Sashko. Non-binary person, 27 years old. From Mykolaiv, at the beginning of the full-scale war left for Denmark. The interview took place in November 2022.

My name is Sashko, I am a non-binary person and I am almost 27 years old. I’m from Mykolaiv, but now I’m staying in Europe. The last day before the full-scale invasion was a regular day for me. I had phone interviews with several possible employers, arranged an offline meeting with them for the next day. When I woke up on February 24th it was still dark. I made breakfast for myself, even managed to eat.

And suddenly outside the window there was a strange sound, a boom. The sound was unlike anything I’d ever heard before. The first similarity that came to my mind was a car accident, like a car crashing into a lamp post. So I quickly started to get dressed to go help the victims. You see, there had already been an accident once, just next to our house. The sound of the collision had been different yet similar. And that time I’d helped people before the arrival of the ambulance.

But then this sound, this boom, happened again. And again, and again… An anxious feeling arose in my chest, I put my hand to the glass. The glass vibrated from the force of these sounds. Of course, I immediately went online but there was nothing and in general it wasn’t working properly. So there was neither regional nor national news. Silence… And only about 40 minutes later someone dropped the information: a video where Putin in a weird way was announcing the beginning of the war.

The nightmare began at that moment. You know, like in movies about an apocalypse. The only real thing was the risk of death. When it already became lighter outside I went out. Queues at ATMs were huge. People were withdrawing money, they were so shocked that they didn’t even talk. They didn’t know what to do. And I was among those shocked people, whose always peaceful city had its sky thunder with war.

The second morning of the full-scale war was beautiful. Through the window I watched the snow falling quietly, with big fluffy snowflakes. It seemed that the nightmare was over before it had even begun. But no. The minute I left the house a new circle of hell began. At around 11 a.m., people went out into the streets. Confusion and fear were evident on their faces. However, a pharmacy and a supermarket were opened. But it started to blast so much that the pharmacists simply abandoned their workplace and ran to hide. Not even taking off their white coats. I also ran. I was lucky that I didn’t get hit by a bomb or an artillery shell. But many others were not so lucky.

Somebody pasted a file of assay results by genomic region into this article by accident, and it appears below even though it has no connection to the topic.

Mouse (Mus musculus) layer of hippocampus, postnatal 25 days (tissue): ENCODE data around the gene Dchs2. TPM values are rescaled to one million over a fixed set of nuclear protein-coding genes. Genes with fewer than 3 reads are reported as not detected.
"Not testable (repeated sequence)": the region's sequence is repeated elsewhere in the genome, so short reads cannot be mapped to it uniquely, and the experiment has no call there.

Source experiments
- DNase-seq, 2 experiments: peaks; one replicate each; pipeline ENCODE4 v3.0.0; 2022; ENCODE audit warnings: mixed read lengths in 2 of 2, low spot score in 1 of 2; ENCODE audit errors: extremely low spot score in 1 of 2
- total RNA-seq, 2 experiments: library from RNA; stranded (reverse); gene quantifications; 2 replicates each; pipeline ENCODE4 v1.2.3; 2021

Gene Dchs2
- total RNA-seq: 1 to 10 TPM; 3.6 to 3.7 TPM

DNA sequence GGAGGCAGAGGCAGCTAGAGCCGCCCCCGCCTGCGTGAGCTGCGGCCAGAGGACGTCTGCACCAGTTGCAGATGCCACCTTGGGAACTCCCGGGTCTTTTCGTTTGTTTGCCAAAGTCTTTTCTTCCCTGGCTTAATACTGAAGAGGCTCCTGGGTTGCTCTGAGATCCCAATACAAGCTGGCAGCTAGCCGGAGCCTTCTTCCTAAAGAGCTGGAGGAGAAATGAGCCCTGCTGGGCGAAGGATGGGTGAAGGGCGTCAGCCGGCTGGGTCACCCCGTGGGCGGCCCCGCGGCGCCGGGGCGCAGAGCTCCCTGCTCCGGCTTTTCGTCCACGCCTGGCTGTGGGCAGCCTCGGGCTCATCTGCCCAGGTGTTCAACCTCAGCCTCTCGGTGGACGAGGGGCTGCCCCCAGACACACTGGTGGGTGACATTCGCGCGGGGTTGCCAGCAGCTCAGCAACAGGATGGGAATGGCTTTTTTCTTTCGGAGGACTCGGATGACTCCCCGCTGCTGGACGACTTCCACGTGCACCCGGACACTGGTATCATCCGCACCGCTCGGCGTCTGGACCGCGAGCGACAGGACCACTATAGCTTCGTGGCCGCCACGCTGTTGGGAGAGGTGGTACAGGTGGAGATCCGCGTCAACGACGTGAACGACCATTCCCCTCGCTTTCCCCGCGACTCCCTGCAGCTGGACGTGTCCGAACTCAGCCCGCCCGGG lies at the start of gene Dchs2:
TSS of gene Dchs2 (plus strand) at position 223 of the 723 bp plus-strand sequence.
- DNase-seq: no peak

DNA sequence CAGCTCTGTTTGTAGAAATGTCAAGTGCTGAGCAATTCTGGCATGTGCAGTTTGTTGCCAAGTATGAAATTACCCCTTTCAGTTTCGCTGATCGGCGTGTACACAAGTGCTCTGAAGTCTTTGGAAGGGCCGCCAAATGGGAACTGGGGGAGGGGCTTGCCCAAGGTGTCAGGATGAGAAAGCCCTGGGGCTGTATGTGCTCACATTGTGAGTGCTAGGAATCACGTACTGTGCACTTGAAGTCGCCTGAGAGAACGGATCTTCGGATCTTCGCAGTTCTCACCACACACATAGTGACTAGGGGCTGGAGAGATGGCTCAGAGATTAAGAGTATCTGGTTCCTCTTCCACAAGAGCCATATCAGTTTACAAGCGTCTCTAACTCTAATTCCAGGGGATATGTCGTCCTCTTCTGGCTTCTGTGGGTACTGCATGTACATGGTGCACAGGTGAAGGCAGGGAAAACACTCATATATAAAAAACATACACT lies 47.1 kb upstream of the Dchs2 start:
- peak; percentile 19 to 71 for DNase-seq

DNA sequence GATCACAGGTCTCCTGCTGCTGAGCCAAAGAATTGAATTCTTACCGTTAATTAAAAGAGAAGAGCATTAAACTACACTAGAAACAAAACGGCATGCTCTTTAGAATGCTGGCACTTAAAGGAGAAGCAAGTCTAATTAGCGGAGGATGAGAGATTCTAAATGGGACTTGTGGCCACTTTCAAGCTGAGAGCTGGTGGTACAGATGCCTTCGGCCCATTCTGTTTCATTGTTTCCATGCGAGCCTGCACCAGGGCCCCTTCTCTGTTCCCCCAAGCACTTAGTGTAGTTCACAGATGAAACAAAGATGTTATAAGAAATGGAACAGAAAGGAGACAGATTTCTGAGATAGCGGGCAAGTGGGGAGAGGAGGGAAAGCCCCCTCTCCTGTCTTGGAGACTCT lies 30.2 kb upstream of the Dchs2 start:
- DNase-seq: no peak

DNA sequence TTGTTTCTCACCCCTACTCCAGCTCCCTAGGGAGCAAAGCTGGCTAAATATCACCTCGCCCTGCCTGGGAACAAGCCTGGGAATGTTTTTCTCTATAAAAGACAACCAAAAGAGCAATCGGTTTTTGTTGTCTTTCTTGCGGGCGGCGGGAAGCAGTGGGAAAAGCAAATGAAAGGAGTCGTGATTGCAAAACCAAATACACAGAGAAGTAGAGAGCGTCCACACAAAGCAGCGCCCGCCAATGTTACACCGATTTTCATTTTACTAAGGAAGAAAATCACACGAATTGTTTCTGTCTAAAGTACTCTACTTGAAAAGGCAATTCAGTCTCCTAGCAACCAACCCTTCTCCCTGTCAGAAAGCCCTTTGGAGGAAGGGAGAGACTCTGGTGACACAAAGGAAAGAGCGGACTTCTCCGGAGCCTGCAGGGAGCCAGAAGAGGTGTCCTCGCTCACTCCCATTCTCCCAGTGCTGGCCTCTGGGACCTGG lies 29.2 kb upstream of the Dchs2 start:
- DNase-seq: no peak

I realized that I couldn’t live in this nightmare, so I decided to leave. I crossed the border legally. I left all my belongings there in Mykolaiv because they were unimportant when life was at stake. When I left Ukraine, I donated all my money to the Armed Forces of Ukraine. This made sense because Ukrainians needed this money more.

Here in Europe my financial situation is not so good for now. But I have a peaceful sky above my head. To be honest it didn’t matter where to go. I didn’t know anyone here, I had no acquaintances or friends. I was ready to spend nights on park benches. But I was greeted with hugs. I am now integrated into the system, I have all the rights and responsibilities of a local.

There are a lot of Ukrainian men and women in Europe. And we help Ukraine. It is now not only about individuals, but about society as a whole. We hold charity events and gatherings to gather donations for the Armed Forces, we collected clothes and other things for civilians, made trench candles. Big businesses and the state are also involved: the local McDonald’s transferred half a million kroner (that’s about 2.5 million hryvnias) of aid to Ukraine, Denmark is sending aid, and everyone here is trying to do something to help. Because without this help many people will die. Two people I knew personally had died during the full scale invasion. An LGBT volunteer had died during the enemy bombing. And a homophobic activist had died on the frontlines. And you know, the death of these people who had polar opposite attitudes towards the LGBT community causes equal sadness and despair. Because they defended Ukraine and gave it the most priceless thing – their lives.

Yes, there are homophobes in Ukraine, and there are many of them. And we should not forget that there is aggression in Ukrainian society, mental and physical, aimed at everyone: at women, at children, at LGBT people. It has always existed, it just got worse now. Perhaps someone will say that these things exist everywhere. It might be true, but the question is about the percentage of such people. I believe that it is very high in Ukraine. So much so that it can even be called a part of the mentality. In general in Ukraine people don’t like those who are somehow different from the public. By any measure. Even by thoughts. For example, I find it very strange to see on social networks when someone writes a post with an adequate and thorough criticism of the government, and a lot of crap is poured onto this person with the same old “It’s not the time.” I hope that Ukrainian society will be able to become conscious and mature. A society where everyone will have the right to be different and the right to think differently than the majority.